Value shop models value creation at the firm level in the context of firms that create value by mobilizing resources and activities to resolve a particular customer problem. The value shop model is most suitable for the representation of value creation for firms that compete in the knowledge economy. Typical examples include consulting firms, law firms, accounting firms, and health service organizations. The principal value creation logic is the provision of a perceived beneficial solution to a customer’s problem.
The value shop model is one of three value configuration models. Value configuration analysis is based on the premise that competitive advantage stems from the performance of discrete activities by firms. All value configuration models share the underlying logic that by disaggregating a firm into its strategically relevant activities, managers can understand the behavior of costs and the sources of differentiation and hence understand competitive advantage. A value configuration analysis entails the identification of the primary activities of a firm and thereafter the study of the economic implications of those activities. The models assist managers in determining what activities a firm should perform and what configuration of the firm’s activities would enable it to add value.
Initially the value chain was advanced to assist managers in creating sustainable competitive advantage through the analysis of how companies create value. Proposed in 1985, the value chain, which has become popular worldwide, appropriately describes value creation in the manufacturing sector of the economy. However, not only does the value chain fail to model value creation of, for example, telecommunication companies, consulting firms, doctors, lawyers, and banks, but also its relative importance to managers has been reduced as the contribution of manufacturing companies to the gross national product (GNP) has fallen since the 1980s with current manufacturing share of the gross domestic product (GDP) at merely 15 percent in many developing countries. Those factors have given rise to two complementary value configuration models, namely the value shop and the value network.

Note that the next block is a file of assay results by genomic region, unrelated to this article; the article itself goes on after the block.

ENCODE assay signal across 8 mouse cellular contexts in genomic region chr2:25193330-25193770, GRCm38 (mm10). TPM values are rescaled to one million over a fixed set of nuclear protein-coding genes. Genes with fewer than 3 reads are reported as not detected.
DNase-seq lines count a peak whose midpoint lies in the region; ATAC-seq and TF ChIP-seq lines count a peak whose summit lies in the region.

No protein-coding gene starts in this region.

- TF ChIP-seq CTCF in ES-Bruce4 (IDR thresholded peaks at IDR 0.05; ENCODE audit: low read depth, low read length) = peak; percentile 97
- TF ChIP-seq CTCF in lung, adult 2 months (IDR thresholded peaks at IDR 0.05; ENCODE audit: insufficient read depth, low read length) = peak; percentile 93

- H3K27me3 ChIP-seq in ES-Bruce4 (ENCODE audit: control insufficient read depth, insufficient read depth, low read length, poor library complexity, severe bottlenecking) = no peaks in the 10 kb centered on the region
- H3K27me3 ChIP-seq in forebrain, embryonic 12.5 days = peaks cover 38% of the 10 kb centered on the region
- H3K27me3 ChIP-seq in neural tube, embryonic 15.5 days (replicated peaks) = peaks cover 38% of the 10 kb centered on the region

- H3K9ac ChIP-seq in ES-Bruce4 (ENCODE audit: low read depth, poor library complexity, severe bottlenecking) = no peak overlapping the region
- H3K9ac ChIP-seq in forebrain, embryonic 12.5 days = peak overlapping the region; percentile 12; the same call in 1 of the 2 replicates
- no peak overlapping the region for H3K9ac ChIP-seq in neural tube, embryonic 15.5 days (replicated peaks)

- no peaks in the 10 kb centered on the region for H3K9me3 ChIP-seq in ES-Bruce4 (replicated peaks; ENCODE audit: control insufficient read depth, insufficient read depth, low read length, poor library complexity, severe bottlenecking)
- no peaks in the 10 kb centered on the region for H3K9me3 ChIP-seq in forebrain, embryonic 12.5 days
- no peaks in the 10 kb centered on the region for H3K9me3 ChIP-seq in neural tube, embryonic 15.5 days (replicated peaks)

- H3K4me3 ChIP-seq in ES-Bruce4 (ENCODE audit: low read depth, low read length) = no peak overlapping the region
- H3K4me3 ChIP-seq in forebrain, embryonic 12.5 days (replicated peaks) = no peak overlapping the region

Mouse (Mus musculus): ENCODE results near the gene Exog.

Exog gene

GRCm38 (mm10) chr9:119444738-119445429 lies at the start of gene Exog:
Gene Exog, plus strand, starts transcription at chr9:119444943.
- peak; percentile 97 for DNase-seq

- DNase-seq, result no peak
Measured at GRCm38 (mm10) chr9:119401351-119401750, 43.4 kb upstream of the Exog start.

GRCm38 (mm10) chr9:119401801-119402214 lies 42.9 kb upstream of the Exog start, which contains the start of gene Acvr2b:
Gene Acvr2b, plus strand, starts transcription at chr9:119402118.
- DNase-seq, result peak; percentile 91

The value shop model disaggregates the problem-solving firm into its strategically relevant activities. The primary activities of problem-solving firms are problem findings and acquisition including activities associated with recording; reviewing and formulating the problem to be solved and securing the rights to solve a problem; problem solving including generation and evaluation of alternative solutions; choice including choosing among alternatives; execution or implementation activities of the chosen solution; and monitoring and evaluation including activities associated with monitoring and measuring the extent to which the implemented solution has solved the original problem. The primary activities are recurring. To the extent to which a problem is yet to be solved, a new round from problem finding and acquisition to monitoring and evaluation begins.